Revised code of practice for the Mental Health Act published
The Department of Health has published a revised code of practice for the Mental Health Act.
The revised code makes many welcome changes including a greater emphasis on involving people who are under section in decisions about their care and providing more personalised care. It has more to say on complaints, safeguarding and how implementation of the code fits into the Care Quality Commission’s approach to regulating and rating health and care organisations.
It contains new and updated chapters on:
- Guiding principles
- Human rights, equality and health inequalities
- Mental capacity and the deprivation of liberty
- Police powers and places of safety
- Safe and therapeutic responses to behavioural disturbance
- Care planning.
For the first time the code sets out duties towards people detained under immigration legislation who are moved to hospital under the Mental Health Act.
Other examples of ways in which the code has been strengthened include:
- Blanket restrictions (ie restrictions that apply to all patients in a particular setting) should be avoided
- People who lack capacity to decide whether or not to obtain help from an independent mental health advocate (IMHA) should be introduced to one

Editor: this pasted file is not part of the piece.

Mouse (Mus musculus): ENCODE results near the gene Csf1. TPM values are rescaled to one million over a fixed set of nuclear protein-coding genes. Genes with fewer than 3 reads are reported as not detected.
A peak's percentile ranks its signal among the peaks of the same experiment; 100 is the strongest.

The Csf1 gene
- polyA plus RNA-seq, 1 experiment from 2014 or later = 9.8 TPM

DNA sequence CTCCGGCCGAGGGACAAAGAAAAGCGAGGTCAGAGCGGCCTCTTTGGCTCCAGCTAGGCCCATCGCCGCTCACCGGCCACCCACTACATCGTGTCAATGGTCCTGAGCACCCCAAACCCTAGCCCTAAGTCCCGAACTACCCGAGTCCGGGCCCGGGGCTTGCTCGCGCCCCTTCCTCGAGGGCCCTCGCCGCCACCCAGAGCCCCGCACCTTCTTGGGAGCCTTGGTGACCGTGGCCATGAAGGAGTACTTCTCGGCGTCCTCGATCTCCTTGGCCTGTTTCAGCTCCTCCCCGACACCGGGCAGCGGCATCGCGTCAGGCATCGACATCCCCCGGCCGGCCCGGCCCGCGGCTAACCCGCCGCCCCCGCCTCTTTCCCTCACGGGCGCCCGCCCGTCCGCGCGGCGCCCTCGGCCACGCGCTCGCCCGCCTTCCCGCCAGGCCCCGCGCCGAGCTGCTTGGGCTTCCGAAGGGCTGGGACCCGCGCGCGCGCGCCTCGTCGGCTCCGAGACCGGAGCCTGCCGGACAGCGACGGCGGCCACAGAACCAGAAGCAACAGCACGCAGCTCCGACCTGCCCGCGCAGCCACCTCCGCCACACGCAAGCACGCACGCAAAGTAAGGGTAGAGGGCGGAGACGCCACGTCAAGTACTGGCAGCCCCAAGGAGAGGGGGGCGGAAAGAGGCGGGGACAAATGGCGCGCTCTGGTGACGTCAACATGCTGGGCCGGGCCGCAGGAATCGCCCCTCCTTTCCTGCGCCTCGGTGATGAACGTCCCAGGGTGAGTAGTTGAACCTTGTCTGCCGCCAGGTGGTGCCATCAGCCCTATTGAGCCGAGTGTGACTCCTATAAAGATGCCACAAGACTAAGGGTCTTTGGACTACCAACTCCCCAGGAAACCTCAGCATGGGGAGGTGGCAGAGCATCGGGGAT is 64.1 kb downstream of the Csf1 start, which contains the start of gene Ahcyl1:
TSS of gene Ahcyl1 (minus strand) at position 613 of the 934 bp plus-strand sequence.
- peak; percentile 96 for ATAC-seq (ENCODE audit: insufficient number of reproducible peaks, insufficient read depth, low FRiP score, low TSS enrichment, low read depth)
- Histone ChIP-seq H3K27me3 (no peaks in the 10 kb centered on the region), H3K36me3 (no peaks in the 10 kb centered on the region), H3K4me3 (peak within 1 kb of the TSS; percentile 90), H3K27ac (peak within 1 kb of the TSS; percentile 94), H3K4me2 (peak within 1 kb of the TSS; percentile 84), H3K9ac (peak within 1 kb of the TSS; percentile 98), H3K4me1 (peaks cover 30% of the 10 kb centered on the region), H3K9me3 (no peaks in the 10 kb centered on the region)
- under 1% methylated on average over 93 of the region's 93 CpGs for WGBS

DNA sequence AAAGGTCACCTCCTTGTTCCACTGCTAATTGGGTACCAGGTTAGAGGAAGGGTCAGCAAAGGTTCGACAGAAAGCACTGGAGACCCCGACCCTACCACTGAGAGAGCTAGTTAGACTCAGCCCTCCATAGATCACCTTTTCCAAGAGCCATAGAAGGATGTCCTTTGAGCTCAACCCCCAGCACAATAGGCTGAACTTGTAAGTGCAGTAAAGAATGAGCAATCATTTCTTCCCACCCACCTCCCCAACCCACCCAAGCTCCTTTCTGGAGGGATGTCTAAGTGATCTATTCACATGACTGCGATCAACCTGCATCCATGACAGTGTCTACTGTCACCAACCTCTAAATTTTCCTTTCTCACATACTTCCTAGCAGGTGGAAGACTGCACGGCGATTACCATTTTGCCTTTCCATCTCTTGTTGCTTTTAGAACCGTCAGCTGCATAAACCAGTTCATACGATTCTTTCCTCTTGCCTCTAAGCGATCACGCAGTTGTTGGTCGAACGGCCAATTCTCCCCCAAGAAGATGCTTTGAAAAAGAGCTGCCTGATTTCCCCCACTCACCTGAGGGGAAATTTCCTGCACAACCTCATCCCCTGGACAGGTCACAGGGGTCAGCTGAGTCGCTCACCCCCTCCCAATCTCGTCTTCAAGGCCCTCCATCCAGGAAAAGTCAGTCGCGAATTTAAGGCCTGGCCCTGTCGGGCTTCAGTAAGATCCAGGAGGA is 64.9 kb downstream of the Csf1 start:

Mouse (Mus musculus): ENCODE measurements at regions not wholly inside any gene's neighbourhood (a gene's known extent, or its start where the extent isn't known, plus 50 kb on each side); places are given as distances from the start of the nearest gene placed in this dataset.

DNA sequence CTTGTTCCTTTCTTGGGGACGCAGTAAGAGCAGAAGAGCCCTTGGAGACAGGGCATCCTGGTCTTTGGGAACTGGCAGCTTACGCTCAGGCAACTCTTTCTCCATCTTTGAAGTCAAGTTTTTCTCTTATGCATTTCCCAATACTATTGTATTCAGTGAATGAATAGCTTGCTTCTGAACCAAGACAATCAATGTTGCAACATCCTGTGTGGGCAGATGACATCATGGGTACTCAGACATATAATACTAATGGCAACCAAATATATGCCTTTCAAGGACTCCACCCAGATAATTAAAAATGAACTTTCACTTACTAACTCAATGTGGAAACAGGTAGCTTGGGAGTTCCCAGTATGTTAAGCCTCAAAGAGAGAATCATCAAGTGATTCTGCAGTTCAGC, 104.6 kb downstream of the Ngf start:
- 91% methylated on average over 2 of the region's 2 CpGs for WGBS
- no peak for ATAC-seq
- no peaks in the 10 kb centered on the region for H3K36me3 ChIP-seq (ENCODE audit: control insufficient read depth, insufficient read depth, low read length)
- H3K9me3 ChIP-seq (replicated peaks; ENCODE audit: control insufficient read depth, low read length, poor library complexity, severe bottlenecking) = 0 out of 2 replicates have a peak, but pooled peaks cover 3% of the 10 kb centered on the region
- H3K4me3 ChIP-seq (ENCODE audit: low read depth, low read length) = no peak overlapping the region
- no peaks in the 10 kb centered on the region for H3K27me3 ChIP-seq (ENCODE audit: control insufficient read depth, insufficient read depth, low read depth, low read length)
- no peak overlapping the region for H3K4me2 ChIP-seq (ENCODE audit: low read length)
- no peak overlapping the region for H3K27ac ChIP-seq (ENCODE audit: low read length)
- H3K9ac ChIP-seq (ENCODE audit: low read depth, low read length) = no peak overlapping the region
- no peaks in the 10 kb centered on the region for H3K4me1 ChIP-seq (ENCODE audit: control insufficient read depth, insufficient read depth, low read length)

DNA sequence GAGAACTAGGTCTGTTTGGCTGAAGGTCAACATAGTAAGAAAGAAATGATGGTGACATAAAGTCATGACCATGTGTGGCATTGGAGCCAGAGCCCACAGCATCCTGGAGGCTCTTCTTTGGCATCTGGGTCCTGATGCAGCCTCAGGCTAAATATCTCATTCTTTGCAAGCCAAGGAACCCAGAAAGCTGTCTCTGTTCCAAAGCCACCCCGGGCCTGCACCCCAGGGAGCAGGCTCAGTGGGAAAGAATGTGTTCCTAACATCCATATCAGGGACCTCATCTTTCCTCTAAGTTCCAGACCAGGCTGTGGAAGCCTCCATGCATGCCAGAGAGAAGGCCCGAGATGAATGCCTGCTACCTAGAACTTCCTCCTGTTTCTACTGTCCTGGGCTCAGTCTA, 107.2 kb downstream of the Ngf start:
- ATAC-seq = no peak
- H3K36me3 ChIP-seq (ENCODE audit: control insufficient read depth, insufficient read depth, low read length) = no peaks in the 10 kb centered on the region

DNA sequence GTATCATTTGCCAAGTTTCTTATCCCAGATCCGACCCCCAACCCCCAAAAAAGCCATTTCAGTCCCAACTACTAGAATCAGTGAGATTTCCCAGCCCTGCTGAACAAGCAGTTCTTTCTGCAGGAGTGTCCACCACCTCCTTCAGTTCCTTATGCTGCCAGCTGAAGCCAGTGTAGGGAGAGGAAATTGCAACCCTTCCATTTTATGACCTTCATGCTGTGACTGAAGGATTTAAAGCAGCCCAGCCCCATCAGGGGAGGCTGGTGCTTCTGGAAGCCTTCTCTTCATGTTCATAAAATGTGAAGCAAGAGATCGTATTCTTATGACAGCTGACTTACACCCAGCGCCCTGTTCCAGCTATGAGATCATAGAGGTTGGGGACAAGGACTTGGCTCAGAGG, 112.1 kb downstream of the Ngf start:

- Local authorities should ensure there are sufficient numbers of IMHAs with a specialised understanding of the specific needs of particular groups, including people from minority cultural or ethnic backgrounds
- In deciding whether to use a community treatment order (CTO), responsible clinicians should take account of the patient’s views, and other factors are likely to include the patient’s capacity to make decisions about their care and treatment and their attitude to treatment and risk of relapse.
Mind is part of the Mental Health Alliance, a coalition of 75 organisations working for fair implementation of the Mental Health Act in England and Wales.
Suzanne Hudson, Chair of the Mental Health Alliance and CEO of Bipolar UK, said:
“The revised Code of Practice includes greater involvement of patients and better safeguarding of patients’ rights. All of us involved in the care of people subject to the Act need to take on board these welcome changes.
“However, guidance can only go as far as the legislation allows, and the Act itself is outdated, discriminatory and requires significant review. Most fundamentally, people can be forcibly treated for mental health problems against their will regardless of their capacity to make decisions about their healthcare. This cannot happen in any other area of health care.
“Whoever forms our next government must review the current legislation and ensure sufficient investment in mental health services to end the disparity between physical and mental health care.”
The code is subject to Parliamentary approval and will come into force on 1 April 2015.